The Government has released a bill to extend the application of the non-arm’s length income (NALI) rules to income and capital gains gained or produced under arrangements involving non-arm’s length expenditure. The genesis of this measure was non-commercial limited recourse borrowing arrangement (LRBA) loans but the proposed legislation applies to all arrangements where there is non-arm’s length expenditure or costs and also to arrangements where assets are acquired for under market value consideration. Once NALI applies the income and gain from that asset is taxed at the highest marginal tax rate.
In relation to under market value purchases the explanatory memorandum (EM) to the bill contains a controversial example of the application of the new measure. In that example a public offer retail super fund acquires units in a unit trust via a broker for a substantially lower amount than in the promotional material. NALI is then applied to the income from the units and the capital gains from the sale of the units. For most commentators, such an arrangement would be considered arm’s length (assuming that the broker was able to get a “good deal” through its contacts and/or from the scale of the super fund’s investment).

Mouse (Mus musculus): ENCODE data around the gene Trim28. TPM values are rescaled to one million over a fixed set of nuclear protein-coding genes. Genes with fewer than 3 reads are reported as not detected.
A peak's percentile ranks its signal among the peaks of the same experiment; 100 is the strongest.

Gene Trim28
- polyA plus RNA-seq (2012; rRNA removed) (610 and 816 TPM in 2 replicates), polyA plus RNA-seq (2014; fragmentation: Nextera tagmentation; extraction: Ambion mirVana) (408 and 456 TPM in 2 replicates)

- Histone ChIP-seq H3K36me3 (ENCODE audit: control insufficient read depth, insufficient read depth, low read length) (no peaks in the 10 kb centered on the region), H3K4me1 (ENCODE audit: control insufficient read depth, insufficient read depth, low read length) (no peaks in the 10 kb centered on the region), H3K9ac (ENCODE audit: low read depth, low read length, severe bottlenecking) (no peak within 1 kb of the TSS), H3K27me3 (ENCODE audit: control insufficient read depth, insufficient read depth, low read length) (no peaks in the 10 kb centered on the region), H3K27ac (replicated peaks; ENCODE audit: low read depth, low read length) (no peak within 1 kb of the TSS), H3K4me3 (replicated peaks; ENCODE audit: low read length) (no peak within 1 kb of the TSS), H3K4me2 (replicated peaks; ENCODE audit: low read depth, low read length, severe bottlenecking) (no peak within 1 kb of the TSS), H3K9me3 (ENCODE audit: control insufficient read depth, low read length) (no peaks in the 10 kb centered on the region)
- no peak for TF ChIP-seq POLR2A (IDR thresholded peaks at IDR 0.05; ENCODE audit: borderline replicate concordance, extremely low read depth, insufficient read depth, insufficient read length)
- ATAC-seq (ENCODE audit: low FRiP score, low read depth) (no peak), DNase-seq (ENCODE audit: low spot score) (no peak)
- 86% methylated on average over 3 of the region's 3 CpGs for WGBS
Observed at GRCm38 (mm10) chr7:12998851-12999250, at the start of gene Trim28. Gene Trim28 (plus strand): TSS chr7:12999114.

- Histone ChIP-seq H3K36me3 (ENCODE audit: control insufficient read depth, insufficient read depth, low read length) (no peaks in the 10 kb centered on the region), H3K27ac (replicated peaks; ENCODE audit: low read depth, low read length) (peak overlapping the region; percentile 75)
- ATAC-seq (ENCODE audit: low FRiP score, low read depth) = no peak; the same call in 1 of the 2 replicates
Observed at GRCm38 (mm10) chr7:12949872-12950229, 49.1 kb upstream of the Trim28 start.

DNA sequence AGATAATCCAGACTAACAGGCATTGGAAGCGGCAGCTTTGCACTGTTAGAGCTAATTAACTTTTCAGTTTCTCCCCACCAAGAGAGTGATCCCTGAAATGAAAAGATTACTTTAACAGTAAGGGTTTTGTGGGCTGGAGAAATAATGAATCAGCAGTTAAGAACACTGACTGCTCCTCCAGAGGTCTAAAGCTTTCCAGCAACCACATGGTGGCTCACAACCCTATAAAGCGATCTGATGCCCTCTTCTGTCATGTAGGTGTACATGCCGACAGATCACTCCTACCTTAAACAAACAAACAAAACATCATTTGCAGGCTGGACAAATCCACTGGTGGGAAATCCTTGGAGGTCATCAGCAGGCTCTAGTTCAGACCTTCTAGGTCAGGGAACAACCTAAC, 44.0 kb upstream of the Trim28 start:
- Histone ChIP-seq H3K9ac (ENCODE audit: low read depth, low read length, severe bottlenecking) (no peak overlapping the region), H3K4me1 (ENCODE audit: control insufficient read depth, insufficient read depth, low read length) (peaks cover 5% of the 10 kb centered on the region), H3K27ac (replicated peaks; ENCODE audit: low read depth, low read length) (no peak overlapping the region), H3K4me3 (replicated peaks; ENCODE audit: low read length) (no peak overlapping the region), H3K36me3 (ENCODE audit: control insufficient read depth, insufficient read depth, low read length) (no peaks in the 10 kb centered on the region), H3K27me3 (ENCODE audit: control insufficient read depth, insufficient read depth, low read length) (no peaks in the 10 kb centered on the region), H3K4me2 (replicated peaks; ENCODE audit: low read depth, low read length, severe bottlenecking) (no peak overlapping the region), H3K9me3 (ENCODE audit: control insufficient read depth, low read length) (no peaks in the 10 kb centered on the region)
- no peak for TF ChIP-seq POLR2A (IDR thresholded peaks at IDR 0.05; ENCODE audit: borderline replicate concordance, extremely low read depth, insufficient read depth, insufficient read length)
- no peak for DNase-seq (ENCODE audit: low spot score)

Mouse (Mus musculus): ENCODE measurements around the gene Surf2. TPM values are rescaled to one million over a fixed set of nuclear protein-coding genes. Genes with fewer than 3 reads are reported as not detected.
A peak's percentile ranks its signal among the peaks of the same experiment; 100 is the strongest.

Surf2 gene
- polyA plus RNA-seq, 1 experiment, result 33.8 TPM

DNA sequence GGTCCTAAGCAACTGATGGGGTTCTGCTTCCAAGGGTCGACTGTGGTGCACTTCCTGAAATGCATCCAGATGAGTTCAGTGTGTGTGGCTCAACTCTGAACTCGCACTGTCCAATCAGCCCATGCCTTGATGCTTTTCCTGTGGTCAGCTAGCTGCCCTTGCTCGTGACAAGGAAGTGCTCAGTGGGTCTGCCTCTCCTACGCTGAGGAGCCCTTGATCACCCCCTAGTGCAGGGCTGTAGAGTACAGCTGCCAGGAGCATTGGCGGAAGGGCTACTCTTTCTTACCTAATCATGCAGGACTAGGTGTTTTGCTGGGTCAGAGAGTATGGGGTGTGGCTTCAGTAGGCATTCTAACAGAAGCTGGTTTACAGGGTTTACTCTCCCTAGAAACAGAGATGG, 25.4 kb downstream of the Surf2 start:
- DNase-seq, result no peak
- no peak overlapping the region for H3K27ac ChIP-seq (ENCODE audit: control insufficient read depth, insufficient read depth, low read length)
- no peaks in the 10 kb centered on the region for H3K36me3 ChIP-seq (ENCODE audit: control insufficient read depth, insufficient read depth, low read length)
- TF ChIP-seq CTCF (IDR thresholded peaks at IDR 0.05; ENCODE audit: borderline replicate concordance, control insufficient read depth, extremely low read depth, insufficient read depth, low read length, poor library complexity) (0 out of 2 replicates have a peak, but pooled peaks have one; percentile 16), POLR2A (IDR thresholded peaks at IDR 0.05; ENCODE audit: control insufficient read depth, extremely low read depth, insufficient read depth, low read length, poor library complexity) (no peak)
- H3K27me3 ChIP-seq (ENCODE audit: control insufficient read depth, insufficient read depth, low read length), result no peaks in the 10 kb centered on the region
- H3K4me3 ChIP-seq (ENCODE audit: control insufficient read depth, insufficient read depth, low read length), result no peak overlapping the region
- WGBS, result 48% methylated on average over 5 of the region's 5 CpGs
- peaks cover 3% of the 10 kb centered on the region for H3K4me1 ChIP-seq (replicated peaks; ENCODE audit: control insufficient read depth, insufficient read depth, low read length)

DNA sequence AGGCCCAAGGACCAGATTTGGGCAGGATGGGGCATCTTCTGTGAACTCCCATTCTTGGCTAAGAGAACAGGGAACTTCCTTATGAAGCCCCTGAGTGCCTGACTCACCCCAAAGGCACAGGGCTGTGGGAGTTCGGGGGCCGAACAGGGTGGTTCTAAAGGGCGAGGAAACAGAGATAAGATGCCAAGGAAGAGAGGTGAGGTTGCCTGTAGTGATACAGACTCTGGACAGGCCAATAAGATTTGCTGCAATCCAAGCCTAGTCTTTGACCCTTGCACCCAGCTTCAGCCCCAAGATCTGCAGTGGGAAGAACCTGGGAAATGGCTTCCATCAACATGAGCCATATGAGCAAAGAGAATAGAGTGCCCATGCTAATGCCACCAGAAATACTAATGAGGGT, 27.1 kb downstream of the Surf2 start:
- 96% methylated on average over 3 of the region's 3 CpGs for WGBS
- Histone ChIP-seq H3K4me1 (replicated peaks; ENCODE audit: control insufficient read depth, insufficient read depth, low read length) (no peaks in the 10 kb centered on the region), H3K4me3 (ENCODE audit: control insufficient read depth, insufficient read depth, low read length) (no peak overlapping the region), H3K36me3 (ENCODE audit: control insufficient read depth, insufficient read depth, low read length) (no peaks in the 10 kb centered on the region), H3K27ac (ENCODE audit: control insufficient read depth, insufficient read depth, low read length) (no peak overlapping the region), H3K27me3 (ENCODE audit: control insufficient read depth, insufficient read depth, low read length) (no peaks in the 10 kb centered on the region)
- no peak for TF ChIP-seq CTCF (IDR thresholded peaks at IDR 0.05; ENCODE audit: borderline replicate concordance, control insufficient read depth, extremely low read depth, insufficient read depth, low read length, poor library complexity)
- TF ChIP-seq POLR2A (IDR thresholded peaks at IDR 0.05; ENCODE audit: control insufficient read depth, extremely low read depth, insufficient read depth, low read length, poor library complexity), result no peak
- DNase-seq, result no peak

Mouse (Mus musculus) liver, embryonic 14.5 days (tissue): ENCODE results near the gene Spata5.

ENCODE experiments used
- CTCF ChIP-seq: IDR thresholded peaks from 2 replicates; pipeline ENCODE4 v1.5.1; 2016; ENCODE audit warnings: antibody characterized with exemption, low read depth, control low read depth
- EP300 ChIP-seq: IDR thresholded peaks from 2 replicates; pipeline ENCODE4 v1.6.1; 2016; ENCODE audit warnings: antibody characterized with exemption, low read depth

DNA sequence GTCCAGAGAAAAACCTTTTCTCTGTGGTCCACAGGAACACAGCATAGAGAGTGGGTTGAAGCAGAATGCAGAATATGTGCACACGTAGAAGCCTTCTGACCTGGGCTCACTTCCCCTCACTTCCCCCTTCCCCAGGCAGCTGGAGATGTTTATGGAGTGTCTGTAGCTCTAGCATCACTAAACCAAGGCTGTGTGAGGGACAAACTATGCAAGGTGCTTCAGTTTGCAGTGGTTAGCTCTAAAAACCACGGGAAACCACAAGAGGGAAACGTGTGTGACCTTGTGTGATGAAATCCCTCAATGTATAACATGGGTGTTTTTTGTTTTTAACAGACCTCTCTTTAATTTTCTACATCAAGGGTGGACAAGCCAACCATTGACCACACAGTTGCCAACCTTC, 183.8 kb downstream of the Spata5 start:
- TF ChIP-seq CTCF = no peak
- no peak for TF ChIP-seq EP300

The EM also contains the following useful commentary on the difficulties of determining arm’s length – “An ‘arm’s length’ price may be accepted to fall within a range of commercial prices. For example, loans may be available at different interest rates based on a range of factors. Accordingly, an SMSF may be able to apply an acceptable commercial rate of interest to a loan within a band of rates available to it on an arm’s length basis.” Hopefully, this comment will be taken on board by the Australian Taxation Office (ATO) given its hard line approach in proving arm’s length dealings.
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